'Walk in the shoes of some of the patients'
August 01, 2017
Chapel Hill, N.C
. — Some third year dental students at the University of North Carolina at Chapel Hill earlier this year faced evictions, unemployment and keeping their families fed with an unstable income.
The hardships were part of a poverty simulation required by the university's school of dentistry as a prerequisite to the students' eight-week summer rotations serving patients primarily in communities throughout North Carolina.
The rotation is part of the school's Dentistry in Service in Communities program, which often places students in underserved communities. The program offers a cascade of benefits, such as providing increased access to care for patients who need it and clinical experience for students. It also serves as a way to help students become accustomed to working with patients from all backgrounds, said Dr. Lewis Lampiris, director of the Dentistry in Service to Communities program and former director of the ADA's Council on Access, Prevention and Interprofessional Relations (now called the Council on Advocacy for Access and Prevention).
"This experience helps the students become more empathetic, compassionate, less judgmental and it helps them walk in the shoes of some of the patients they'll be treating during their rotations," said Dr. Lampiris.
The students are broken up into families and given circumstances such as a fixed income or low-income jobs, children, bills and other responsibilities to manage in four 15-minute-long "weeks." The exercise demands strategical decision-making — do you stay home to care for a sick child and miss a day of work, possibly losing your job? Does missing work mean you can't pay the light bill? Can and should you pawn something to pay the landlord on time?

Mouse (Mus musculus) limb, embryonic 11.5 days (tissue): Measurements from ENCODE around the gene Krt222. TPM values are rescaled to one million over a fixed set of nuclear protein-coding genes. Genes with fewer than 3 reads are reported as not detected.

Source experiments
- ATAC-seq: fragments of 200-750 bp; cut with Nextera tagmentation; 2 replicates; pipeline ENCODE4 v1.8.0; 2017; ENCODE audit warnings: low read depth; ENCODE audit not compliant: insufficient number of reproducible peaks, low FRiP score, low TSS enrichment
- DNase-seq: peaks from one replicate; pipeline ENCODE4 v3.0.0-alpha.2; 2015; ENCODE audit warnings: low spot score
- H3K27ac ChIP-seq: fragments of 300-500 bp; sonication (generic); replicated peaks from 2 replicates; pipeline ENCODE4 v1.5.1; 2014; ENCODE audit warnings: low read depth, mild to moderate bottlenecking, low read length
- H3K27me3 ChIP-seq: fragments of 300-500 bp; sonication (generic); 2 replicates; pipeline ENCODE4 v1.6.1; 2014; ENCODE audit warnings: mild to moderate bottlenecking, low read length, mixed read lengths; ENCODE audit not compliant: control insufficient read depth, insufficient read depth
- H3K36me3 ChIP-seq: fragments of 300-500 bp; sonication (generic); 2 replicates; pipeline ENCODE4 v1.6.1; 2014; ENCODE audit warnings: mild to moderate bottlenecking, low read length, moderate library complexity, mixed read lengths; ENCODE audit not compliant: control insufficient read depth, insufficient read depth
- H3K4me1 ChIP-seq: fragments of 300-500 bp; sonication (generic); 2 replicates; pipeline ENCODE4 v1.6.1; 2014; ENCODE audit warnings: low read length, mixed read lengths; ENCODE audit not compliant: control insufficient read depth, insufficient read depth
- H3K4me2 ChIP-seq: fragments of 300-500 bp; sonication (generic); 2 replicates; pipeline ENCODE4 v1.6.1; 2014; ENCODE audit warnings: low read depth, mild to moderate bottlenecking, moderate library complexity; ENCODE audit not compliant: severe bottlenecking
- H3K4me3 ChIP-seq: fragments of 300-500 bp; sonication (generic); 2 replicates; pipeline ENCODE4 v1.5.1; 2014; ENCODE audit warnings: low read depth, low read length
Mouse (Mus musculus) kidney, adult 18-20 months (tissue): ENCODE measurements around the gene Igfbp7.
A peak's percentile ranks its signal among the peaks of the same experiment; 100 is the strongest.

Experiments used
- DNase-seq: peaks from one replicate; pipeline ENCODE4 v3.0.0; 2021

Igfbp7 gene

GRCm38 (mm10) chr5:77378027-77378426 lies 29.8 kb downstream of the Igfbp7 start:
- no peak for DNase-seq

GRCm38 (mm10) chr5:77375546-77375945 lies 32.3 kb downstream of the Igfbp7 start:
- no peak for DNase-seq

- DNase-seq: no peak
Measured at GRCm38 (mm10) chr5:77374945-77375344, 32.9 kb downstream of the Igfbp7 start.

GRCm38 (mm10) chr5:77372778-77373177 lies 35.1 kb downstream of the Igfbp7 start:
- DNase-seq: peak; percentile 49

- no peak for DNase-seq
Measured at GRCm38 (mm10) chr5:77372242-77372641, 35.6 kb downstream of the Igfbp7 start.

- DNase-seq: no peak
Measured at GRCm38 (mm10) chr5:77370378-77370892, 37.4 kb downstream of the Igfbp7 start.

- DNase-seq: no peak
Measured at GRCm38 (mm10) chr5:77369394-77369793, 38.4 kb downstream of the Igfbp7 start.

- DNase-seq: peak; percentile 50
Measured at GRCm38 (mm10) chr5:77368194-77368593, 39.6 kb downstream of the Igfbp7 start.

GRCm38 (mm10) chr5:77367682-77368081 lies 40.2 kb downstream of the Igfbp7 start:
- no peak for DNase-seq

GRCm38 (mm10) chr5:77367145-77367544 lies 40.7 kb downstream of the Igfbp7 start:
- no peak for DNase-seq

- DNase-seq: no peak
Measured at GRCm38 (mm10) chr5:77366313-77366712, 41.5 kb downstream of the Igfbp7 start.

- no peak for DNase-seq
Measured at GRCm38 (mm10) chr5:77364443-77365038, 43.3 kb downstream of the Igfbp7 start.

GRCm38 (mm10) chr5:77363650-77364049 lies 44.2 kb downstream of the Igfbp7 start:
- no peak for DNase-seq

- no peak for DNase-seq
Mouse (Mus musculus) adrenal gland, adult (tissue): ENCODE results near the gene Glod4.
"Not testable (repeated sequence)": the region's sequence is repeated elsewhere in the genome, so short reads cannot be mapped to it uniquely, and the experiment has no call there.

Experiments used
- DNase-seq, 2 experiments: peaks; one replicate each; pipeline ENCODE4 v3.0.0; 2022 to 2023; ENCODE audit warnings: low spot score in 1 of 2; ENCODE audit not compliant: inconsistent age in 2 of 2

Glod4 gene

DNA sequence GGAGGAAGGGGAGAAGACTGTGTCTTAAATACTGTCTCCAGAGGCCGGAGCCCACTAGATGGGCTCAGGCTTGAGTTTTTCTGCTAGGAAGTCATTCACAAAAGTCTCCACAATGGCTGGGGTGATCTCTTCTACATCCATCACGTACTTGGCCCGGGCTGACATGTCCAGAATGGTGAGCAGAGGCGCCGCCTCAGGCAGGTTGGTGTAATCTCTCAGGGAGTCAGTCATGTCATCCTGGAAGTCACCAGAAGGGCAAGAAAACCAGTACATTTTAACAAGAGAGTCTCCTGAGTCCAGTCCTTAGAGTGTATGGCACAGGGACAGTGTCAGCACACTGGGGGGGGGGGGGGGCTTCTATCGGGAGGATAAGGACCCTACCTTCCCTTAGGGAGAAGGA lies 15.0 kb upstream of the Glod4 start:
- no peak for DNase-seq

For third year dental student Kelsey Knight Cody, who played the role of a daughter not old enough to work nor stay home alone, the simulation "made me more empathetic toward my patients and their situations," she said.
"One of my classmates was the mother for another group and her child had an infected tooth," Ms. Cody recalled. "In the race to get everything done and everyone fed, the mother didn't have the time or resources to bring her child to the dentist. It made me wonder how many patients and families that I see are going through similar battles. Maybe they're doing the best they can and I need to see what barriers I can remove to improve their access. "
Dr. Lampiris said he emphasizes with the students that the simulation is "not a game," and that it "can never replicate real people's experience with poverty."
The responses from the students when they debrief about the exercise indicate that it's a meaningful experience for many of them, he said. Dr. Lampiris said students have called the experience "traumatizing, eye-opening and stressful." Seventy percent of student participants said in an evaluation following the event that it was "extremely valuable" for them.
"It hit them in the heart, which is what I wanted to see happen," he said.
Dr. Lampiris said the experience is potentially valuable for anyone working in health care, especially as the need for preventive and regular access to dental care among some populations widens. Ms. Cody said she agrees.
"I know the simulation can't exactly model the lives of those living in poverty, but I think this experience helped me more than learning about poverty through textbooks and statistics and it really should be incorporated at other schools," she said.
Since the first poverty simulation in 2013, the program has become a required perquisite for students doing summer rotations, Dr. Lampiris said.
For more information about the simulation, visit www.communityaction.org/povertysimulations